Sermons from St. Mary Church

The Doorway to Mystery: On Palm Sunday

January 01, 1970 - by Fr. Antony Hughes
The passover crowd was conditioned by what they had been taught about the Messianic Prophecies. They did not know what to do when what they expected didn't show up. Who of us wants a suffering servant for a Messiah instead of a new emperor.

A Revolution of Love

January 01, 1970 - by Fr. Antony Hughes
No propaganda. Only Truth. No hatred. Only love. No violence. Only Peace. No bigotry. Only Tolerance. We desperately need to foment a revolution of love. A follower of Jesus cannot be a racist. We are light, warmth and grace, healers, if we follow the Lord. In whatever form it appears, public and noisy, or quiet and subtle, racism is evil and we must resist. It is sinful and must have no place among us. If our hearts have grown cold, then we must allow the warmth of God to enlighten us.

Radical Forgiveness

January 01, 1970 - by Fr. Antony Hughes
Today we are reminded that we must be forgiving. Forgiveness is a radical thing indeed! He asks us to forgive when it is easy and when it is not. He asks us to forgive our love ones and also our enemies. He asks us to turn aside from all thoughts of anger and revenge and take the highest possible road, the narrow road of absolute, unconditional love.

The Weight of a Snowflake

January 01, 1970 - by Fr. Antony Hughes
The Dove and the Coalmouse discover the weight and value of a single snowflake in an inspiring children's sermon by Fr. Antony Hughes.

God Tells Us a Story

January 01, 1970 - by Fr. Antony Hughes
God wanted to make his love for us so concrete that even the smallest child would be able to understand. The Cross, both an historic and metaphorical reality, is how he made it so. One meaning of the word 'salvation' is to be removed from harm’s way. And this God has done through the Cross.

Our Suffering is the Cross

January 01, 1970 - by Fr. Antony Hughes
The little boy’s seizure in today’s story represents any condition we may have that hinders our ability to love God, neighbor and self completely. Removing all internal obstacles to love is the point of spiritual practice. What we do not know about ourselves enslaves us. What lies hidden in us will eventually come to light. We are all wounded. We carry with us great burdens of pain from which we need to be released.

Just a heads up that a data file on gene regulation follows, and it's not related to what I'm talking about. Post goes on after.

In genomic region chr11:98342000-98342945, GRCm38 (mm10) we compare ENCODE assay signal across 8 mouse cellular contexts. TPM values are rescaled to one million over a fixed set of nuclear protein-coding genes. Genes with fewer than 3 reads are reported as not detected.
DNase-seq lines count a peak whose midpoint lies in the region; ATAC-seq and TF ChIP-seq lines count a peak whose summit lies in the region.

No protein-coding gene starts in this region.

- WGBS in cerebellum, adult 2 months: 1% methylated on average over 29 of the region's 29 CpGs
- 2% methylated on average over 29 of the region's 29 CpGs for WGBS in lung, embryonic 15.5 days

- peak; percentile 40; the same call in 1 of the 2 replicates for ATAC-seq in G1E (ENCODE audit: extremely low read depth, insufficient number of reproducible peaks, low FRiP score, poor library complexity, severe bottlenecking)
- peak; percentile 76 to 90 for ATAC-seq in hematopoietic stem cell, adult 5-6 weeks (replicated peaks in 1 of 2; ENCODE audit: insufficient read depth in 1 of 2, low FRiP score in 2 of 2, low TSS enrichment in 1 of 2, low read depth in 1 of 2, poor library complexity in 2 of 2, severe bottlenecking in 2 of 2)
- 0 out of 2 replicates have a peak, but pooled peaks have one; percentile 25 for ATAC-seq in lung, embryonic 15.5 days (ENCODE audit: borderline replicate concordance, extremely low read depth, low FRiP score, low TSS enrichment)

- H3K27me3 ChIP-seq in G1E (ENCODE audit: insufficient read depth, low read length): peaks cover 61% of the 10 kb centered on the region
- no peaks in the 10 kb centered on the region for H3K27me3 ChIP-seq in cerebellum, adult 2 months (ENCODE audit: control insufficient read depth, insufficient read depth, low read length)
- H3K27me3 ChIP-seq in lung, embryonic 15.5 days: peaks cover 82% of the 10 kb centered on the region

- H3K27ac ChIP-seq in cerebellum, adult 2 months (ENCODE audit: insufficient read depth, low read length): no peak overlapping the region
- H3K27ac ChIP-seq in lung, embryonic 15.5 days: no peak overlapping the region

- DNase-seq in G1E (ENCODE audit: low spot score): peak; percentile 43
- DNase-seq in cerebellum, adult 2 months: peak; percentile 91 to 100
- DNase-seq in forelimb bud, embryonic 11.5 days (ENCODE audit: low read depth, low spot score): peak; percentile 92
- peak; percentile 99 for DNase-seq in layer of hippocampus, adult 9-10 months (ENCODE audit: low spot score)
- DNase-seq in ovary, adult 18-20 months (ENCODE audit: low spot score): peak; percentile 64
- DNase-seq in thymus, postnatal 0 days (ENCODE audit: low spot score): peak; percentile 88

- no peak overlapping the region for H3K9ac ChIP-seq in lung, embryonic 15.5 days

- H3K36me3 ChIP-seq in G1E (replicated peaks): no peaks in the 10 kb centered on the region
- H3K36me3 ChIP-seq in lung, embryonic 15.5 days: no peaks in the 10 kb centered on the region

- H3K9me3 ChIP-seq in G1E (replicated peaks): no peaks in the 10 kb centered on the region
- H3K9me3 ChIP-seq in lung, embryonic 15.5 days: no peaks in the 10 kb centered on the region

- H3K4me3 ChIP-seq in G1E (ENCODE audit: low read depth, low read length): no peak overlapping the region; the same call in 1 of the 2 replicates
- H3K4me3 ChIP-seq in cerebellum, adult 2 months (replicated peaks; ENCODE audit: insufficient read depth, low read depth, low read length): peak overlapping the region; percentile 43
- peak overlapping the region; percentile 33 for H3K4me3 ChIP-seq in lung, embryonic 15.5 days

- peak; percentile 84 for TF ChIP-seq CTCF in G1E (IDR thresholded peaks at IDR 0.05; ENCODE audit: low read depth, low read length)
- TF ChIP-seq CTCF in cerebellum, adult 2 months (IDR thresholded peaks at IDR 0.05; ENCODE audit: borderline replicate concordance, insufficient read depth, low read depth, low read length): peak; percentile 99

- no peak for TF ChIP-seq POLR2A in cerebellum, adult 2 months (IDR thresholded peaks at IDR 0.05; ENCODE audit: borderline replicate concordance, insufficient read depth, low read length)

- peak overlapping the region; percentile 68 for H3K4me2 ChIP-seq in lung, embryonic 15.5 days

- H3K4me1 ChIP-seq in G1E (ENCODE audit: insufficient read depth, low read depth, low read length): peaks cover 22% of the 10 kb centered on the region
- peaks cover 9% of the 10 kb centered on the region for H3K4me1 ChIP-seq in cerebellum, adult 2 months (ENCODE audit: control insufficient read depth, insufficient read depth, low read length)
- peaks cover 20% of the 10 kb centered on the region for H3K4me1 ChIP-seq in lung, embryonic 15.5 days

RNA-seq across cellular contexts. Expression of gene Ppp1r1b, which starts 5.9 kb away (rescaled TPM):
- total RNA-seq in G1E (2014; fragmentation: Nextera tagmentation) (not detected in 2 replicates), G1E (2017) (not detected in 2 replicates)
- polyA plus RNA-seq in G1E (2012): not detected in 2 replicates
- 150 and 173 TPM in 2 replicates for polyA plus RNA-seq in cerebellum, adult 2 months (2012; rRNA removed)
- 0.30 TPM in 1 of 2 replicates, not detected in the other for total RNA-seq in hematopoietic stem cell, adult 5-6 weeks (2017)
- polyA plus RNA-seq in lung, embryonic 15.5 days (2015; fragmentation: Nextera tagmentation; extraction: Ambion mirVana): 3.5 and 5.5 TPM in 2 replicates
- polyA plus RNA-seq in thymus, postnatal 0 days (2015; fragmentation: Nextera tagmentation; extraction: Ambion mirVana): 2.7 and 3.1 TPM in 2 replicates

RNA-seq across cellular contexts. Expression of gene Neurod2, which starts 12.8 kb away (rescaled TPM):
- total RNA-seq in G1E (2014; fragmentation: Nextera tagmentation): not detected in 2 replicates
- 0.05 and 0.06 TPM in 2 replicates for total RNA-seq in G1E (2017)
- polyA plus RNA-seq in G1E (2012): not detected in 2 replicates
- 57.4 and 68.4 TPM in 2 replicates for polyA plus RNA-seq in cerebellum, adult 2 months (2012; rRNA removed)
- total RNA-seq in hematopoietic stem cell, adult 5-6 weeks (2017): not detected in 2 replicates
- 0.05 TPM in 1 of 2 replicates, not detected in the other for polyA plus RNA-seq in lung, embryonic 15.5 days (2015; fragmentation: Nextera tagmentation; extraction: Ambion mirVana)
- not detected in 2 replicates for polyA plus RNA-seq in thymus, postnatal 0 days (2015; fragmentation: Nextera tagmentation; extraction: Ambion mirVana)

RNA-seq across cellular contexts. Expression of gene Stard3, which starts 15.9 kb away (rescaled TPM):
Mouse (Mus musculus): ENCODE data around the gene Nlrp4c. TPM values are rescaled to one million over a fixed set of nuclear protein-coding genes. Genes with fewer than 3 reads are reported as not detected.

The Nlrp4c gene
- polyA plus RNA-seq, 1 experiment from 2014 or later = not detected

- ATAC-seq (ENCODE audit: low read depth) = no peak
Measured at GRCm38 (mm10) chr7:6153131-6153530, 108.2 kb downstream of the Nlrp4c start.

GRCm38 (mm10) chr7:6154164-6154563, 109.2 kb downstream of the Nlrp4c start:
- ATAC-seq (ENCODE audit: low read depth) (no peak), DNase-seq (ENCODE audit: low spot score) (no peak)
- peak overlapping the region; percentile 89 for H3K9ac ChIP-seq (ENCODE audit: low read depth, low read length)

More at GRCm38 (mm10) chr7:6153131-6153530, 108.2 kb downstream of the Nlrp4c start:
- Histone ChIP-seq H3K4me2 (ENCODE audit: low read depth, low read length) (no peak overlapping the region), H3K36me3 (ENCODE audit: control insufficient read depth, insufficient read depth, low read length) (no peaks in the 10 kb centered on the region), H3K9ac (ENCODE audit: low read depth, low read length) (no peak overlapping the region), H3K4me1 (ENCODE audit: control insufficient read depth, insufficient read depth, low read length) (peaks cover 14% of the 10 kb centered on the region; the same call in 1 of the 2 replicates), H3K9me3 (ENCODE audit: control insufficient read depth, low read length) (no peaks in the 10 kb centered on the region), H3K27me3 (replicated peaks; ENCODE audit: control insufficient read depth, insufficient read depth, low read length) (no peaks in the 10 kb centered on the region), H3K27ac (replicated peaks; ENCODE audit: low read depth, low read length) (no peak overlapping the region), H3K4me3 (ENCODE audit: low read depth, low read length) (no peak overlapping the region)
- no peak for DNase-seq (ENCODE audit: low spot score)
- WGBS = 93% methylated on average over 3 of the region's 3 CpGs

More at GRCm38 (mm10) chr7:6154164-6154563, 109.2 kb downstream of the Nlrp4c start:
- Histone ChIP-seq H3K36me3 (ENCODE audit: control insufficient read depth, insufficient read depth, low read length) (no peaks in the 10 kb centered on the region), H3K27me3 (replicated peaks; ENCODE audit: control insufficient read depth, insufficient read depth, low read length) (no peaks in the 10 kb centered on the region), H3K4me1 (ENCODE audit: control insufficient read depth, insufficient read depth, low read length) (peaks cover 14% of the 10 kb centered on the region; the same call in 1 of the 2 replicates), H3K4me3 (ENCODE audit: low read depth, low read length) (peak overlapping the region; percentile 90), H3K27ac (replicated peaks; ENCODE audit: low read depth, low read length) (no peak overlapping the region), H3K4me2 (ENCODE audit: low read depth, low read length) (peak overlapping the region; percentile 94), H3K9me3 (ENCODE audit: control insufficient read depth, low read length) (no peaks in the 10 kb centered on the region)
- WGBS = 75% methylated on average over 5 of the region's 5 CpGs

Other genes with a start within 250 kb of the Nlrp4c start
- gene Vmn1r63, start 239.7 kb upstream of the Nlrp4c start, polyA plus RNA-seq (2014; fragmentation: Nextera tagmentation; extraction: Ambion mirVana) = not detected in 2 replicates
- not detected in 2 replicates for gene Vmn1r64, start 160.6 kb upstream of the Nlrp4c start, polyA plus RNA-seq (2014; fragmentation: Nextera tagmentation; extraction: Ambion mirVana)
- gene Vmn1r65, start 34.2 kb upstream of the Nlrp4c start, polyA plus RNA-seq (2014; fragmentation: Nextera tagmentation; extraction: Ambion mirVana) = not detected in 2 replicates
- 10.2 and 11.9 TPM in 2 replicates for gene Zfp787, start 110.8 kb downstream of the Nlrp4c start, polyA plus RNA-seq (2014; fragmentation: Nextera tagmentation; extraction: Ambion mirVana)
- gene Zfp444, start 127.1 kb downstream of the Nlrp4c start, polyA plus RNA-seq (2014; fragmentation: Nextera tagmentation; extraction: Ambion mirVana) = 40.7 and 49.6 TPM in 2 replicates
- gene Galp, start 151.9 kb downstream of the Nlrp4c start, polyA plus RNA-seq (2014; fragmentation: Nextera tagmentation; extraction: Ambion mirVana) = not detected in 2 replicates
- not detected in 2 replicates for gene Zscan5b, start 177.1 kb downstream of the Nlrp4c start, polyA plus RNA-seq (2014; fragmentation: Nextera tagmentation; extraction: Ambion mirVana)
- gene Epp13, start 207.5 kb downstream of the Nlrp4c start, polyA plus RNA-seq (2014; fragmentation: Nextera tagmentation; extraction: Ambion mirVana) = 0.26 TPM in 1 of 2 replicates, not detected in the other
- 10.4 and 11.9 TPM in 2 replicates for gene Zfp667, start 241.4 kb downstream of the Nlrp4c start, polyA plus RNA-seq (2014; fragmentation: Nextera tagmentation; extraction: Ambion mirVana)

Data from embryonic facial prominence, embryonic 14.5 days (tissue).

To Walk on Water

January 01, 1970 - by Fr. Antony Hughes
The storm through which the Lord calmly and peacefully walked is a metaphor for the storms that rage inside of us. All scripture is metaphorical. The deepest meanings lie below the surface.

The Invitation

January 01, 1970 - by Fr. Antony Hughes
Today's Gospel reading reveals a great truth: salvation is about relationship. We cannot be saved alone. The Great Feast in the parable is a metaphor for this.

Faith is Love , Faith is Trust

January 01, 1970 - by Fr. Antony Hughes
Today’s Gospel gives us the opportunity to talk about what faith is, what faith means. I will be drawing from the book AGAINST RELIGION by the renowned philosopher/theologian Christos Yannaras who makes the argument that faith is not what we think it is. Fr. Alexander Schmemann used to tell us that Jesus is the end of religion. Yannaras is saying the same thing. I never really understood it before.

On the Blessing of the Water

January 01, 1970 - by His Grace Bishop John
Jesus is called the lamb of God. This shows us that His incarnation and passion and suffering and death are all voluntary. He was willing because of His love for us, understanding how terrible it is that we are separated from God, to sacrifice himself so that he could share his very life with us. During the Orthros of Epiphany, we hear in the Synaxarion reading that we use our senses in this revelation of God, this Theophany.

Descent is Ascent

January 01, 1970 - by Fr. Antony Hughes
There are a number of characteristics that mark Christian spirituality. One of them is this: the Christian path is a first a way of descent. Most other spiritual traditions are about making an ascent. To be sure, St. Paul writes about ascending 'from glory to glory.' But first there must be a descent, for example, from the mind to the heart (in classical Orthodox terms). There are other descents as well.